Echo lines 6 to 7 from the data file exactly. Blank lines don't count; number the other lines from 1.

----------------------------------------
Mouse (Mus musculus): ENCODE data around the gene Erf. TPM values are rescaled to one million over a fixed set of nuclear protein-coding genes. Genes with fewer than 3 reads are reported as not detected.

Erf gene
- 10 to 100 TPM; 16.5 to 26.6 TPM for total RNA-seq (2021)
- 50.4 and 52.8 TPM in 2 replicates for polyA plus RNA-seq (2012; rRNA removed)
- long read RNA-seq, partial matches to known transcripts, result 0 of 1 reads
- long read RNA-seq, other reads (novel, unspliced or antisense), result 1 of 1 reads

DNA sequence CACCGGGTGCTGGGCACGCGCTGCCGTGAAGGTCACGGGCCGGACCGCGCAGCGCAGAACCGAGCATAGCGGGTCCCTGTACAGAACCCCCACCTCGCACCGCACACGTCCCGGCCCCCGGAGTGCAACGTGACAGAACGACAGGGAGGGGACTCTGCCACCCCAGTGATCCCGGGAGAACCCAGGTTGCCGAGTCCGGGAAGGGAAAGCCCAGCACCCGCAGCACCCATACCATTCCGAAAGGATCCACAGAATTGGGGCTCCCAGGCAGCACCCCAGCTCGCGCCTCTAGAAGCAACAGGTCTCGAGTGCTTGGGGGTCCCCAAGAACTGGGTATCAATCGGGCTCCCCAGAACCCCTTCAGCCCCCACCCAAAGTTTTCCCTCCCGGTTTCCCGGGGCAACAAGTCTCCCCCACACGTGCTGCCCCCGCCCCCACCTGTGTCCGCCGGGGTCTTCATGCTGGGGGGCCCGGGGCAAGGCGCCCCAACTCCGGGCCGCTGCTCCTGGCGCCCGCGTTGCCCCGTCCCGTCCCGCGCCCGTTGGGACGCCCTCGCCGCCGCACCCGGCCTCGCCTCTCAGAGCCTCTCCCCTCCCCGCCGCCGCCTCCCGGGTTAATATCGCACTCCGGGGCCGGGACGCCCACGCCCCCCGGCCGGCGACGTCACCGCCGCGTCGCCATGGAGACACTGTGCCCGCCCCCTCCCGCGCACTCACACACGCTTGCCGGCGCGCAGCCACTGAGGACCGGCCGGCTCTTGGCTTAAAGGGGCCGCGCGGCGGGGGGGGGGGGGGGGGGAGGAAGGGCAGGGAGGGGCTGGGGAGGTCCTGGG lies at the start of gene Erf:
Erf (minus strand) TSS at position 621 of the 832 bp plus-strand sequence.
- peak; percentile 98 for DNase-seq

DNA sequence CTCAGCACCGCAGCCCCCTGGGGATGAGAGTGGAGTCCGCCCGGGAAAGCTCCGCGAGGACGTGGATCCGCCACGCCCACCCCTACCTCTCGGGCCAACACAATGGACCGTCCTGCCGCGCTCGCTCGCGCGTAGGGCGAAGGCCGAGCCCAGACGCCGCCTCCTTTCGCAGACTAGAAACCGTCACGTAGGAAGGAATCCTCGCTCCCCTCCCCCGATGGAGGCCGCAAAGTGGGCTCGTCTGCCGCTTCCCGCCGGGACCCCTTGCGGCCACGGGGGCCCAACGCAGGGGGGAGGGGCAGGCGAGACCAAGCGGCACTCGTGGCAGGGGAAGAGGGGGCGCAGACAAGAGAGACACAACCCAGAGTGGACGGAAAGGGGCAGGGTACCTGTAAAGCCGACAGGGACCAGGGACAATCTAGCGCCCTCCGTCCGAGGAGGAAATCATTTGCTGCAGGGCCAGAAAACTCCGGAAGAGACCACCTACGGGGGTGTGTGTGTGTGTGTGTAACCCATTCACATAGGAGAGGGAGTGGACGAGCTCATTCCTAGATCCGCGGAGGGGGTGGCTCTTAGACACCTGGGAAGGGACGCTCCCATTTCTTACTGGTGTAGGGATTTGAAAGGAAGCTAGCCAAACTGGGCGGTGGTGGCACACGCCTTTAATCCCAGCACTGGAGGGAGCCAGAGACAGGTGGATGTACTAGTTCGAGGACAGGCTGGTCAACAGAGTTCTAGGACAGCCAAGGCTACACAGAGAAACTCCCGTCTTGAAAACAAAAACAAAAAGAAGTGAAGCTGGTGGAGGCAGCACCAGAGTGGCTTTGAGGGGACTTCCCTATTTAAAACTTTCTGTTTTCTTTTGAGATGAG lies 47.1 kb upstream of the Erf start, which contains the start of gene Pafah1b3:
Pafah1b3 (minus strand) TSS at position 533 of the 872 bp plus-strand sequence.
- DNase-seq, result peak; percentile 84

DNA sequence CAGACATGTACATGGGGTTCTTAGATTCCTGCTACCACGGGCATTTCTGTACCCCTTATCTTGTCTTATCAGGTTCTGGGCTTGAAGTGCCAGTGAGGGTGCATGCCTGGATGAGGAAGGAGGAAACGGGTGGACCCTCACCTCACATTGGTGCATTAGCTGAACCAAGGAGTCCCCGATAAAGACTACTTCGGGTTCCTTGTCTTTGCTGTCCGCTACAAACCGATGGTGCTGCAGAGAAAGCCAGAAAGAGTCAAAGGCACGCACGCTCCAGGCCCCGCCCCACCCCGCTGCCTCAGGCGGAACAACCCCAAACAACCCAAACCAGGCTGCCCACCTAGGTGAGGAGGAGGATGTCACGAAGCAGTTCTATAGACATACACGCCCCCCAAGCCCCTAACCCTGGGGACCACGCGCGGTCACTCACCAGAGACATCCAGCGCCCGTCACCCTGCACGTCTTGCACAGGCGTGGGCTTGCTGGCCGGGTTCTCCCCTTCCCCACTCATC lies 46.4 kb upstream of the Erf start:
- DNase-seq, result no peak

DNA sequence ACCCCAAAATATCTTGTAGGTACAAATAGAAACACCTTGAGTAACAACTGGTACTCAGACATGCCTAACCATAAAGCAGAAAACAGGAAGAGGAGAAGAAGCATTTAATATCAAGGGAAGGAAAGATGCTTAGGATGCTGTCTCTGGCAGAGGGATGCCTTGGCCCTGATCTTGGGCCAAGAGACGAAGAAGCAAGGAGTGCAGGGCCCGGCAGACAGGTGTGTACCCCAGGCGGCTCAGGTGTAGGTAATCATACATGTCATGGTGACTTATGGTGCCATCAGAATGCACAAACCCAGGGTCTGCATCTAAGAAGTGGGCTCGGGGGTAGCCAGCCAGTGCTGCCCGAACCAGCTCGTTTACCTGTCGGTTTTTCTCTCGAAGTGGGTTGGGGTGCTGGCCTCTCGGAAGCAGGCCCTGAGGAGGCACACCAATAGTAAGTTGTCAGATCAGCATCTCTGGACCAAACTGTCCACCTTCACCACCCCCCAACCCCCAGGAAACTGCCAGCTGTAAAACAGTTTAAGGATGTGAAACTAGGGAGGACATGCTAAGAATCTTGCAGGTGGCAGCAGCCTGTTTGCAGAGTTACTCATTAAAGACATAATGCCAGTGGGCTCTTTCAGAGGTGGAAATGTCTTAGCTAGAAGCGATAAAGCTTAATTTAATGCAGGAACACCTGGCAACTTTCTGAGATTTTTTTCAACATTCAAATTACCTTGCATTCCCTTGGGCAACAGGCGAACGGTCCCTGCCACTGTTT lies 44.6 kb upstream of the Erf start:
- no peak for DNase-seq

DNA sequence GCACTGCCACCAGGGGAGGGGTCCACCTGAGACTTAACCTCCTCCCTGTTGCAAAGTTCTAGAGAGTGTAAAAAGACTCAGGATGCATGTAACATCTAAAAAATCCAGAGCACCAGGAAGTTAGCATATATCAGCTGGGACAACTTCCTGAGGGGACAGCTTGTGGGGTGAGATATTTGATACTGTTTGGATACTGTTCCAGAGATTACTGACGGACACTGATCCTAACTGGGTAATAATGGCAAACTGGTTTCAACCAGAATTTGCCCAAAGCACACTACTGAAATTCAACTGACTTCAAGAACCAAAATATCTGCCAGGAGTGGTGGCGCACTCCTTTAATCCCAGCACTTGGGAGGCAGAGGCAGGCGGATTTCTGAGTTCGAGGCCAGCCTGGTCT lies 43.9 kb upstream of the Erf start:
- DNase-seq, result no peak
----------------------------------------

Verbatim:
- long read RNA-seq, other reads (novel, unspliced or antisense), result 1 of 1 reads

DNA sequence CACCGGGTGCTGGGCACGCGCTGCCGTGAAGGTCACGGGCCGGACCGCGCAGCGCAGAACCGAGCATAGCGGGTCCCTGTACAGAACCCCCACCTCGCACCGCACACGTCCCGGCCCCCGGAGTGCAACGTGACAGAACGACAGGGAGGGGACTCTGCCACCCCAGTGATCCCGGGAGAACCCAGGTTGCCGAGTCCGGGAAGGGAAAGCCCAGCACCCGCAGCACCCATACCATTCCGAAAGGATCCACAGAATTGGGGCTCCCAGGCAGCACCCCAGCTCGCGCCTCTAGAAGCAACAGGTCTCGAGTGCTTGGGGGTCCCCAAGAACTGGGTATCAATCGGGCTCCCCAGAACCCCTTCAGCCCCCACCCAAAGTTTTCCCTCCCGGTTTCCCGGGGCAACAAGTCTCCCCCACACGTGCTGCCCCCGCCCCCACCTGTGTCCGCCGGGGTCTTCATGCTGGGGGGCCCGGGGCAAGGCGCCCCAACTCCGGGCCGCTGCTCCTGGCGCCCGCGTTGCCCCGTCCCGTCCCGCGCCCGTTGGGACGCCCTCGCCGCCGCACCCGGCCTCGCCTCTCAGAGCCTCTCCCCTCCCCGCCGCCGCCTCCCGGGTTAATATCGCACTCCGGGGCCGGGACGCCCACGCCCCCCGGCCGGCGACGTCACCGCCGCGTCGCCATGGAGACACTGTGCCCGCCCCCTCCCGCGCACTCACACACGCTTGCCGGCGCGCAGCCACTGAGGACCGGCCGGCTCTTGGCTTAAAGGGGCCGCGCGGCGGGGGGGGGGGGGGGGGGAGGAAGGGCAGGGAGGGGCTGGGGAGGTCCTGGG lies at the start of gene Erf: